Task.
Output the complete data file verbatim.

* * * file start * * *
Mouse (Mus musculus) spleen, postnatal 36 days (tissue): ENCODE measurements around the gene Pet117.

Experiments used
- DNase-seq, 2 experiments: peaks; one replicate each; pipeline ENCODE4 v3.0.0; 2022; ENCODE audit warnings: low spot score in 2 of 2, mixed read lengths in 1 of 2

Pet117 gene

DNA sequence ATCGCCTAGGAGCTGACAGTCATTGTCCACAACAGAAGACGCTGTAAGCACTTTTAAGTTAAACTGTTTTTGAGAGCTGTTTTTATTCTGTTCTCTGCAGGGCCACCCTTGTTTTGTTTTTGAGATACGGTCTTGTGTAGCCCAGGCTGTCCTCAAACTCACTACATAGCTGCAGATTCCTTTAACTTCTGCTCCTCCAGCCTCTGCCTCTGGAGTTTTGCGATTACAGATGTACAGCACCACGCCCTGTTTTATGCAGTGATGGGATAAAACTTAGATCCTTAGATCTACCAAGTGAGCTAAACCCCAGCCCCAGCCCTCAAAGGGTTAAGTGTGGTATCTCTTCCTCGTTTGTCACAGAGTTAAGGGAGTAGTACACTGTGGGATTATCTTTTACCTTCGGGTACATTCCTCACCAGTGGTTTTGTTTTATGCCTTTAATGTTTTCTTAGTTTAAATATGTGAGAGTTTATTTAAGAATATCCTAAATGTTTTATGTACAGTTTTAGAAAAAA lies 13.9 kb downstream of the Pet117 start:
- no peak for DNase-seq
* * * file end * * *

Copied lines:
Mouse (Mus musculus) spleen, postnatal 36 days (tissue): ENCODE measurements around the gene Pet117.

Experiments used
- DNase-seq, 2 experiments: peaks; one replicate each; pipeline ENCODE4 v3.0.0; 2022; ENCODE audit warnings: low spot score in 2 of 2, mixed read lengths in 1 of 2

Pet117 gene

DNA sequence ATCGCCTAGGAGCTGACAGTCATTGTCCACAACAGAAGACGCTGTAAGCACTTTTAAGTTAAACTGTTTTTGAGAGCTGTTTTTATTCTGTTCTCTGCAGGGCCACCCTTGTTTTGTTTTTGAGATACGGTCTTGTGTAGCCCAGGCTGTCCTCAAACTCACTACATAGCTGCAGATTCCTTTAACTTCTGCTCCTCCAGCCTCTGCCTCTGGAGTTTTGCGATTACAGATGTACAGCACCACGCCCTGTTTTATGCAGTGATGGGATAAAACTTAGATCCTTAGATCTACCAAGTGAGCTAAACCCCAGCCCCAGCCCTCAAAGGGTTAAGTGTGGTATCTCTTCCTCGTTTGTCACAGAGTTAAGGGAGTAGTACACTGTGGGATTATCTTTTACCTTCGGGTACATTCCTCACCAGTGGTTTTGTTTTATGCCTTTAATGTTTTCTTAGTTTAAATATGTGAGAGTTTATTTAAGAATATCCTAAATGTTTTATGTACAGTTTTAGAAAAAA lies 13.9 kb downstream of the Pet117 start:
- no peak for DNase-seq